We have conducted in situ hydrogen isotope (D/H) analyses of quenched and impact glasses in three Martian meteorites (Yamato 980459, EETA79001, LAR 06319). The hydrogen isotope analyses provide evidence for the existence of a distinct but ubiquitous water/ice reservoir (D/H = 2–3 times Earth’s ocean water: SMOW) that lasted from at least the time when the meteorites crystallized (173–472 Ma) to the time they were ejected by impacts (0.7–3.3 Ma), but possibly much longer. The origin of this reservoir appears to predate the current Martian atmospheric water (D/H = ~5–6×SMOW) and is unlikely to be a simple mixture of atmospheric and primordial water retained in the Martian mantle (D/H ≈SMOW). Given the fact that this intermediate-D/H reservoir (2–3×SMOW) is observed in a diverse range of Martian materials with different ages (SNC meteorites, ALH 84001, Curiosity surface data), we conclude that this intermediate-D/H reservoir is likely a global surficial feature that has remained relatively intact over geologic time. We propose that this reservoir represents either hydrated crust and/or ground ice interbedded within sediments. Our results corroborate the hypothesis that a buried cryosphere accounts for a large part of the initial water budget of Mars.
More information: [NASA Press release on December 18, 2014]
Hayabusa2 spacecraft explored the C-type asteroid Ryugu, which is expected to contain water and organics as building blocks of the Earth. Hayabusa2 mission aims to reveal the origin of the primitive asteroid, oceans on the Earth, and where do we come from.
Curation and initial analyses of Hayabusa-2 samples
The samples from C-type asteroid Ryugu will be returned to ISAS on December 2020. We manage the chamber dedicated to Ryugu samples including infrared hyperspectral microscope (MicrOmega). After the initial description and characterization of samples, we will conduct the analyses consisted with the detailed petrologic observation, spectral measurements, and inorganic and organic chemical measurements etc.
(Member: Tomohiro Usui, Haruna Sugahara, Moe Matsuoka, Ryota Fukai)
Martian Moons eXploration (MMX); a sample-return mission to clarify the origin of Mars and Martian moons, Phobos and Deimos. (Image credit: JAXA)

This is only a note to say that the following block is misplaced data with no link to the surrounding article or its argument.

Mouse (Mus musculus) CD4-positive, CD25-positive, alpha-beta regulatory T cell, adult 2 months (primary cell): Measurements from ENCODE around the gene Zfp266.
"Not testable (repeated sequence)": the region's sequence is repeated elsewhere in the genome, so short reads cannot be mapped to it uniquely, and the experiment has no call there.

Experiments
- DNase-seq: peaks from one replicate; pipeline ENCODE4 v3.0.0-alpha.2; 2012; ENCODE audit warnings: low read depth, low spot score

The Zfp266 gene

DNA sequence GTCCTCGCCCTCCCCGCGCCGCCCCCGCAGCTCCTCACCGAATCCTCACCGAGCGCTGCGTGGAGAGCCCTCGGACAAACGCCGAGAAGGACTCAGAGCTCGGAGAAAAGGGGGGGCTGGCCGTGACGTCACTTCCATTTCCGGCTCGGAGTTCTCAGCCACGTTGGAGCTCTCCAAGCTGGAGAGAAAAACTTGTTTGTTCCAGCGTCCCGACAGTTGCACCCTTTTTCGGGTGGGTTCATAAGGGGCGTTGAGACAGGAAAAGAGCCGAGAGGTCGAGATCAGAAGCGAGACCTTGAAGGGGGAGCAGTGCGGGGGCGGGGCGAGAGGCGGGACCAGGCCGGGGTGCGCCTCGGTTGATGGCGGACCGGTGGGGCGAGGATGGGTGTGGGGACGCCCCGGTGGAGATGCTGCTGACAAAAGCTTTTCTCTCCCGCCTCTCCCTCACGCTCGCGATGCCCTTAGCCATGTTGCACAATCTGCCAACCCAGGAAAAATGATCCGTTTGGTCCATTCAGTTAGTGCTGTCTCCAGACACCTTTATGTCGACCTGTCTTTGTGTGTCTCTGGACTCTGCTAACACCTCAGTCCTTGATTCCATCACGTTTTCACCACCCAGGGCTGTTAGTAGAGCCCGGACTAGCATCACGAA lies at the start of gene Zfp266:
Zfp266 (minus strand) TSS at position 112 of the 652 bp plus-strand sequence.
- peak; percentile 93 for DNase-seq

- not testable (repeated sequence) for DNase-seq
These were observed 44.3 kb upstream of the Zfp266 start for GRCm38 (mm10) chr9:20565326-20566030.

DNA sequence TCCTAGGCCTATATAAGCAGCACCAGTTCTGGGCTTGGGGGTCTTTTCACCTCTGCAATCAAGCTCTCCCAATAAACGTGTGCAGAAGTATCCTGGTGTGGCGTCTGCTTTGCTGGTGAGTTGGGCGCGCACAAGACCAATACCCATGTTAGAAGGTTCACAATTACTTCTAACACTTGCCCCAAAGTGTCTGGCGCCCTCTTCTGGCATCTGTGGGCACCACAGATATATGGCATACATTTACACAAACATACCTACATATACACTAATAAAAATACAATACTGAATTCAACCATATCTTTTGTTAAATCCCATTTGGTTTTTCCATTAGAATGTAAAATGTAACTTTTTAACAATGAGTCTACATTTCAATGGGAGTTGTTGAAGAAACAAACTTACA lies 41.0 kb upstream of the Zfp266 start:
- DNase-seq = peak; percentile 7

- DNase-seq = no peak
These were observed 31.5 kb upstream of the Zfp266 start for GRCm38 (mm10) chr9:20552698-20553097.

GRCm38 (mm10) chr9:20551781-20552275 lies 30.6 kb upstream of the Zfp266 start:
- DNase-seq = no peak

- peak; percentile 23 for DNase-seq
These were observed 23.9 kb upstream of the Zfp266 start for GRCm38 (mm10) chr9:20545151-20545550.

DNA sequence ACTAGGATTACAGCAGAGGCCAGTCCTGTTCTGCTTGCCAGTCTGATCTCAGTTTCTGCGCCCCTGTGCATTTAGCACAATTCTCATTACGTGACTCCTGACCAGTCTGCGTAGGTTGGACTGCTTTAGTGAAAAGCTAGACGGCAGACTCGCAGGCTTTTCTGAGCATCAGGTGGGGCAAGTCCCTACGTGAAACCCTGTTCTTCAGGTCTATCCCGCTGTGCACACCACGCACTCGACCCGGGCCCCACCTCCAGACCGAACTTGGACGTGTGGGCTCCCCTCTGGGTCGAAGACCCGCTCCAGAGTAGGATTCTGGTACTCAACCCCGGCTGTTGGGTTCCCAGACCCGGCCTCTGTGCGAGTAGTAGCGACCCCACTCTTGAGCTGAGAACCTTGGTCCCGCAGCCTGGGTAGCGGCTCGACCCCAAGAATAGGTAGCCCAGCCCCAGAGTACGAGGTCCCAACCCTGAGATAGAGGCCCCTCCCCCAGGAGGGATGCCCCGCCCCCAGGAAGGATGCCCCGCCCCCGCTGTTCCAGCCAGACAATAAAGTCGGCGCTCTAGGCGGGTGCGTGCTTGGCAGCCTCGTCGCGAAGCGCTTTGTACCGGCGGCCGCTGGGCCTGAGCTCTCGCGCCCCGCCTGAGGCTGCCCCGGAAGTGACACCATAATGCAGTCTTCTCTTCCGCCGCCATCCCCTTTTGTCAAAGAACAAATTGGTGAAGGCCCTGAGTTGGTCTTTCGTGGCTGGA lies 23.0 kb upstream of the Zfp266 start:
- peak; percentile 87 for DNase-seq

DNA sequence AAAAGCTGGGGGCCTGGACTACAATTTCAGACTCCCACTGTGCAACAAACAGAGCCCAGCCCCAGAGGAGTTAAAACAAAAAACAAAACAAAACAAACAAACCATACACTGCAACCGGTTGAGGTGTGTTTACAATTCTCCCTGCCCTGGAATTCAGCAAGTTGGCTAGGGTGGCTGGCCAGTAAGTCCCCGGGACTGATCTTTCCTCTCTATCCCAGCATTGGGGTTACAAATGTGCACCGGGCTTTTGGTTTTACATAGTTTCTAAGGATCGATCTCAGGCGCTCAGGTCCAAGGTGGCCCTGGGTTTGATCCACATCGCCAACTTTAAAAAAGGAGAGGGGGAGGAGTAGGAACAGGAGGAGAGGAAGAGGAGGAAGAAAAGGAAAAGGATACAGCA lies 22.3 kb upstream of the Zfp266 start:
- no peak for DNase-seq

The big picture of MMX is to understand the origin and evolution process of our habitable solar system.
The targets of MMX, Phobos and Deimos, are possibly formed by (i) a captured asteroid after Mars formation, or (ii)
scattered fragments made by a giant impact. The formation process will be determined after moon observations and
returned sample analyses.
MMX will also reveal the mechanism of atmospheric material circulation and dispersion based on observation results of
Mars and its surrounding space from the vicinity of Martian moon.
It is indicated that small impacts on Mars throughout its history delivered impact ejecta from Mars to Phobos and Deimos.
Recent study shows that the total amount of the delivery of Mars ejecta to Phobos and Deimos is 10-100 times larger than previously estimated and Mars ejecta mixed in the regolith of its moons potentially covers all its geological eras and consists of all types of rocks, from sedimentary to igneous. MMX would sample such diverse Mars materials back to the Earth.
The study of the moons opens the door to looking at more than individual objects but at the Mars System Science.
Field Trip Report
Lava rock sampling @Izu Peninsula
On April 14, 2019, we went to the Funabara quarry (Izu City, Shizuoka) to collect lava rock samples for a laboratory experiment conducted by R. Noguchi.[Read more]